Wowee! I am back from the wonderful National Adoption Coalition Conference! A small group of concerned people got together and formed a coalition for anyone who is a role-player in adoption. This tiny team has spent the past few months designing a website, an ad campaign and a conference. Around 110 delegates attended the conference at Monte Casino. The delegates were made up of staff from the Department of Social Development, Child Welfare, Private adoption social workers, adoptive parents, a media company and more. We spent 2 very interesting days hashing out the problems and solutions to the world of adoption in South Africa.
Here are some fascinating (and terrifying) stats:
- There are 18.8 million children in South Africa
- 1.5 million – 2 million are adoptable
- That makes up 4% of the total population and and 40% of the child population
- 0.2% of these adoptable children are getting adopted and that number is declining.
- 38% of the adoptable kids are in Foster Care which is not a permanent solution
- There were 5000 teenage pregnancies is Gauteng in 2010 which will result in births in 2011
Clearly, we have a problem. The new Children’s Act is very protective of our children but it has also slowed the process of adoption down somewhat. The Department of Social Development is very committed to getting the process to be fast & efficient in the near future. In fact everyone who attended the conference, made a commitment to do their bit to get these kids into permanent and loving homes.
See the logo above? The bundle of sticks? That is a symbol of all of us role-players pulling together to make it happen. At the conference, we all signed a stick on a board to show our commitment.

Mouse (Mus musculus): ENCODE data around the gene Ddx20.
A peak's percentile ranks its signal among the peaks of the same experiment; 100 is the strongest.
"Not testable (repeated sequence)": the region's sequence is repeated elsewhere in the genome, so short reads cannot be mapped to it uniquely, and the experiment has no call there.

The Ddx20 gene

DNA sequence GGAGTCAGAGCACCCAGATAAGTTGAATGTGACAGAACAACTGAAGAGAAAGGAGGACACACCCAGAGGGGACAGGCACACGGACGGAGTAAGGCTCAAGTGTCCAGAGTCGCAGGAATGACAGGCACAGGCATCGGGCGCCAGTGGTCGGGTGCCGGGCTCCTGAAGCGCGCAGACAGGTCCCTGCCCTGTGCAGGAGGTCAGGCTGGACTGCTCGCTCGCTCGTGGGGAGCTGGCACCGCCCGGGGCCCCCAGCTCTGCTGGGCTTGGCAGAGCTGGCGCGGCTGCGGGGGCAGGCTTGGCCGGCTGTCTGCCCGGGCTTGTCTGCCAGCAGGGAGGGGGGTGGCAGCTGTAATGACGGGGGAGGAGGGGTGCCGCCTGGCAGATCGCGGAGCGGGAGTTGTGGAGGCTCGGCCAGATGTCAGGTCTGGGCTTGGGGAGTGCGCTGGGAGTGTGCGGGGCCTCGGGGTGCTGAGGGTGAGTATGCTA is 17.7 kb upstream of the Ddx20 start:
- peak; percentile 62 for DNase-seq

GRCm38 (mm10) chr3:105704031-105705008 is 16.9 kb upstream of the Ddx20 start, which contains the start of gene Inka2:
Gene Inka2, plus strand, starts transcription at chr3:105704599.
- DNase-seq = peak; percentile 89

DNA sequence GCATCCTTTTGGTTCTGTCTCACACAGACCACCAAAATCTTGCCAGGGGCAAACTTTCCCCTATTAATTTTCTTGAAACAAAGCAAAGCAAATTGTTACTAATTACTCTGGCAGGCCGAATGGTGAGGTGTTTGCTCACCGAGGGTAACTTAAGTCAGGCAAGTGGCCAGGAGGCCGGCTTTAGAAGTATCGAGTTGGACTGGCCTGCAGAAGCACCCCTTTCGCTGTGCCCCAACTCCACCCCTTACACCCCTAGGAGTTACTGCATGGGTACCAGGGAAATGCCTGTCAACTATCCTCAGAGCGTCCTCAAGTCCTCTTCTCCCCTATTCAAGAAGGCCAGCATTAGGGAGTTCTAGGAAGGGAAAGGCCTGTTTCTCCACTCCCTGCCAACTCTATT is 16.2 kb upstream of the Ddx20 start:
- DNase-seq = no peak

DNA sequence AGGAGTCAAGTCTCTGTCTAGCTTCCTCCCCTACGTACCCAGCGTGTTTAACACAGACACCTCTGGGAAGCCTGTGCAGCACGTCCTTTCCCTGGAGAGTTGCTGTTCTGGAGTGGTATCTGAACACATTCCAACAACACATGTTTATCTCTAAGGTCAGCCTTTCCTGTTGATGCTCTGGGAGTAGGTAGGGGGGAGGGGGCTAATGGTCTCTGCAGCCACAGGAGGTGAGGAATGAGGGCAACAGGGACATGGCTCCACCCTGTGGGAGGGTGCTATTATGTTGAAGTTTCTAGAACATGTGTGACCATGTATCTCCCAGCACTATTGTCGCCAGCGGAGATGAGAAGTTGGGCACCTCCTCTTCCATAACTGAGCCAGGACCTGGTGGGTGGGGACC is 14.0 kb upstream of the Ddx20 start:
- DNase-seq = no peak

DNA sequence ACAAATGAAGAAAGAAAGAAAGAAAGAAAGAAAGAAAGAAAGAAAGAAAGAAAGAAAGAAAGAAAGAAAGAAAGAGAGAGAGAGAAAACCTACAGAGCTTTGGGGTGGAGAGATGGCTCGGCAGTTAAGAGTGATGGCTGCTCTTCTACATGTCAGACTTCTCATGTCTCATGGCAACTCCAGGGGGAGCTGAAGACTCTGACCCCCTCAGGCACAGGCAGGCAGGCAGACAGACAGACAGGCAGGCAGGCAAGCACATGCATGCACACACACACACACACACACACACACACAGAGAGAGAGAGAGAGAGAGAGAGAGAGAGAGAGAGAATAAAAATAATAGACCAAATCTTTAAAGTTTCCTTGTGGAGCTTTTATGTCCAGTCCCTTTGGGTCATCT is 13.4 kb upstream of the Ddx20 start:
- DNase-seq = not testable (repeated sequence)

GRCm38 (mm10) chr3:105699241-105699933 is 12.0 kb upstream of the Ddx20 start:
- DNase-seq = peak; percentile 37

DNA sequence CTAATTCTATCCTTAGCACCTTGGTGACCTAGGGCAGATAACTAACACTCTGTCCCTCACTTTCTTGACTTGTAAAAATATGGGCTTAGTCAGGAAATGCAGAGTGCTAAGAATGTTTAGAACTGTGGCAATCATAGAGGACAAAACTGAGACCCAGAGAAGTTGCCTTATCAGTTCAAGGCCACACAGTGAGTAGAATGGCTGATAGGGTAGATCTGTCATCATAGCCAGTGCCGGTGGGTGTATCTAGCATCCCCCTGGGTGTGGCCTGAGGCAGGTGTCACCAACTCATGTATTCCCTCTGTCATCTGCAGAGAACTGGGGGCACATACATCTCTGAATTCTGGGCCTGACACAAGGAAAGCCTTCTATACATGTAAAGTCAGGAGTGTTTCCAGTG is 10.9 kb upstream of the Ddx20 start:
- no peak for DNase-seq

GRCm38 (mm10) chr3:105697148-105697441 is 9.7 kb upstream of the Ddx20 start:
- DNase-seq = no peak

Unfortunately, there were no stats available on the race of adoptable kids and race of waiting-to-adopt families. Suffice to say though that the majority of adoptable kids are Black and then Coloured with a tiny amount of Whites and Indians. On the other hand, the majority of adults waiting to adopt are White and then Coloured with very few Indians and Blacks adopting.
So….the question is: Is it better to send a baby into a loving, permanent, secure home which may involve being raised by people who are from a different race, culture or religion or to leave a baby in the foster system until the perfect match comes along? What about gay couples, single people, older people, disabled people? What is the long term implication of a baby growing up with a family who is “different” vs growing up with no family. I know my answer …I would love to hear yours…………..